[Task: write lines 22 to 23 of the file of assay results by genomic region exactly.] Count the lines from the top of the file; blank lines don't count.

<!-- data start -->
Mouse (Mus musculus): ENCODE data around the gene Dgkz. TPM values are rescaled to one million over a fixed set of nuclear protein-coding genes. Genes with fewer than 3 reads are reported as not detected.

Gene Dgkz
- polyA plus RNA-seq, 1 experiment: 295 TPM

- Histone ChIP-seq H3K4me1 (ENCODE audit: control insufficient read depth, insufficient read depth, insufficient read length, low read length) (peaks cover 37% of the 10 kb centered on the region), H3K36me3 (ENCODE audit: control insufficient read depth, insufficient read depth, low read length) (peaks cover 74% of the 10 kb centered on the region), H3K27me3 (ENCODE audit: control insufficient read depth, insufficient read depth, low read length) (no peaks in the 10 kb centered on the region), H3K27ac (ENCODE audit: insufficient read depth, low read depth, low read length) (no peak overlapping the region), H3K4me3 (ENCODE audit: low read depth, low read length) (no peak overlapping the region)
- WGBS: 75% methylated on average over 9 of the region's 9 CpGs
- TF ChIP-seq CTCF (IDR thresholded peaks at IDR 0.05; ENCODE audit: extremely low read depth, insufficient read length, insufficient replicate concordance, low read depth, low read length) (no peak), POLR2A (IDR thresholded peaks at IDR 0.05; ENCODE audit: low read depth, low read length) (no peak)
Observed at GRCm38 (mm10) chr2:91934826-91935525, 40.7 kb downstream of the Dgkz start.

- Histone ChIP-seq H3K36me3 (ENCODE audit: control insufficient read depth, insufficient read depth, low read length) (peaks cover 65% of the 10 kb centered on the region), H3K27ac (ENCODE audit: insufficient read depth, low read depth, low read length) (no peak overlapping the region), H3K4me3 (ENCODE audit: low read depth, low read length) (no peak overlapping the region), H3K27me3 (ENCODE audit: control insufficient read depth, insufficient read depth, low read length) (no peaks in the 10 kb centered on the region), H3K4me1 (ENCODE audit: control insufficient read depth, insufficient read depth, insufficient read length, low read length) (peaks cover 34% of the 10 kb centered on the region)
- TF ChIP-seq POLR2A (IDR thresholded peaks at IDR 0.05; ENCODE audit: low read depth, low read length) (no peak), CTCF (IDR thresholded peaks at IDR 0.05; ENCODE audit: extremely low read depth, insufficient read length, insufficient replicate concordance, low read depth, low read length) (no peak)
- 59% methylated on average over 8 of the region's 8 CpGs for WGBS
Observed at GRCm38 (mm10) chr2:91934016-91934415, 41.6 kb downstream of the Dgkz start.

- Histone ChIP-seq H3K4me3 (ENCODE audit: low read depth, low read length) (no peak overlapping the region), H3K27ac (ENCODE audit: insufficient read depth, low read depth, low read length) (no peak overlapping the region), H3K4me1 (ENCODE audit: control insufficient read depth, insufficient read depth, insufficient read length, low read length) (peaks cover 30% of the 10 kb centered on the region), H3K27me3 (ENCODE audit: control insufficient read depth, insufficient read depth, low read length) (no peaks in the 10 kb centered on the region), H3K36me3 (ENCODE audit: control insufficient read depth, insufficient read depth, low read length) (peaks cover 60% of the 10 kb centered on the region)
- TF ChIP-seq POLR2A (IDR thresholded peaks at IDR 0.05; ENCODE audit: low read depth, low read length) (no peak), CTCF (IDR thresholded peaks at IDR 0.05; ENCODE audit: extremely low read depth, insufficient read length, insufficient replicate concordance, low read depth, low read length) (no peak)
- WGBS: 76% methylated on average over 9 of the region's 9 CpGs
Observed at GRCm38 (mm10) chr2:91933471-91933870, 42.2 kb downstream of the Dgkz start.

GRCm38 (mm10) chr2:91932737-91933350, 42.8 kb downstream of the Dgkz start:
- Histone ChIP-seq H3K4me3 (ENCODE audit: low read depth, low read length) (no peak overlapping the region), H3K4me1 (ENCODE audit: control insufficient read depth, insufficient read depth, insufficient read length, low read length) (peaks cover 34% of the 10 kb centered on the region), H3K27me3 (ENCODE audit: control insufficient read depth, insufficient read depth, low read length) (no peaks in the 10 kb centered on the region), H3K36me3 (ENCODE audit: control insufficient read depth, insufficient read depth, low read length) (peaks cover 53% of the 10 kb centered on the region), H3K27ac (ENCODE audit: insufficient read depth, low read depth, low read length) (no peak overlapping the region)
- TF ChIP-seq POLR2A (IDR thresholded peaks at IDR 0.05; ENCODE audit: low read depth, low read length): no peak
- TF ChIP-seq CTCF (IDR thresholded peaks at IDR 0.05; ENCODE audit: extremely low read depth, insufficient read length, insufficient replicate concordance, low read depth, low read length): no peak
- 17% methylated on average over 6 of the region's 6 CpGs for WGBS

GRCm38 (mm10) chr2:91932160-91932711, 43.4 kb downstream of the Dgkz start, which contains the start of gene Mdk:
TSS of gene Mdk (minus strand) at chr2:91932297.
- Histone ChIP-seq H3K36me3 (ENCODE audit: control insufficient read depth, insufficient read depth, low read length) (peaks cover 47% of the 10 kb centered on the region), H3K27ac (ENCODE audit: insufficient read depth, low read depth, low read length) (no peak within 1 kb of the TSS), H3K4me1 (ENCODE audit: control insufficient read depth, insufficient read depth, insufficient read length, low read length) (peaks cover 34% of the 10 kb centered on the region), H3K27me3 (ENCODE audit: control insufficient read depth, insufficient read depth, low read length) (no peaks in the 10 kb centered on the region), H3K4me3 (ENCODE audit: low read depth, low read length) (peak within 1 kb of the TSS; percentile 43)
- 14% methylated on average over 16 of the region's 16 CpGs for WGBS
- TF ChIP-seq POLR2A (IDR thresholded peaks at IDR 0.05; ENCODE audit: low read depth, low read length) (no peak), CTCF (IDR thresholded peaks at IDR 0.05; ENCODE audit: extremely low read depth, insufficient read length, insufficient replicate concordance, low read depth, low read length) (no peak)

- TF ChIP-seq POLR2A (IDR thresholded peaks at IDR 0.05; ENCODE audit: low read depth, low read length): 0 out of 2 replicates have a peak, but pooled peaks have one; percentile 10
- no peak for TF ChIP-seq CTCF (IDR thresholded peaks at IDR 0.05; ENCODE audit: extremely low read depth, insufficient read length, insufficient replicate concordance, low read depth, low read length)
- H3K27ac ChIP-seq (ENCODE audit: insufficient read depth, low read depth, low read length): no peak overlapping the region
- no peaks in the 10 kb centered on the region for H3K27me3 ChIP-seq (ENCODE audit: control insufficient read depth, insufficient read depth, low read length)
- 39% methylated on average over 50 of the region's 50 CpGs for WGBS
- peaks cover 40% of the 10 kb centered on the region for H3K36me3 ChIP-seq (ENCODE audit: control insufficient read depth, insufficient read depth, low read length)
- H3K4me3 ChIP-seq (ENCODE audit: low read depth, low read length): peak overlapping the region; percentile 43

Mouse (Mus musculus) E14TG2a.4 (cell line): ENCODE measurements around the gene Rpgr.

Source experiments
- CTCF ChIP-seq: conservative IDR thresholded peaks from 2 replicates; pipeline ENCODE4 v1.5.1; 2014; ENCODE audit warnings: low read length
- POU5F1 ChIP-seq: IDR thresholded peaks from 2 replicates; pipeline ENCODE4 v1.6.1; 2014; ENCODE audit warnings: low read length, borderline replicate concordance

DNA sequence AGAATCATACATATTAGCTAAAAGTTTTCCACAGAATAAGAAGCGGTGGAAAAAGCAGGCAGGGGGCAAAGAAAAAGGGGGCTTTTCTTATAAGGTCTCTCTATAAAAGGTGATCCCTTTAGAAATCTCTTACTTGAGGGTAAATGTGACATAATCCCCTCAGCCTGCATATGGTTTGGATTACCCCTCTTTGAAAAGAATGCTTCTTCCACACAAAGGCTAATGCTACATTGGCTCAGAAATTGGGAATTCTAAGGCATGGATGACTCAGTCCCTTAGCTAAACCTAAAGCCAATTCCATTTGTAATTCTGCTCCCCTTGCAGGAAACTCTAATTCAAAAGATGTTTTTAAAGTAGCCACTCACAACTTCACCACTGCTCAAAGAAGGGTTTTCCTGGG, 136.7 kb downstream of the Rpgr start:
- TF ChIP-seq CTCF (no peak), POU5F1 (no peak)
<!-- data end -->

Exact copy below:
TSS of gene Mdk (minus strand) at chr2:91932297.
- Histone ChIP-seq H3K36me3 (ENCODE audit: control insufficient read depth, insufficient read depth, low read length) (peaks cover 47% of the 10 kb centered on the region), H3K27ac (ENCODE audit: insufficient read depth, low read depth, low read length) (no peak within 1 kb of the TSS), H3K4me1 (ENCODE audit: control insufficient read depth, insufficient read depth, insufficient read length, low read length) (peaks cover 34% of the 10 kb centered on the region), H3K27me3 (ENCODE audit: control insufficient read depth, insufficient read depth, low read length) (no peaks in the 10 kb centered on the region), H3K4me3 (ENCODE audit: low read depth, low read length) (peak within 1 kb of the TSS; percentile 43)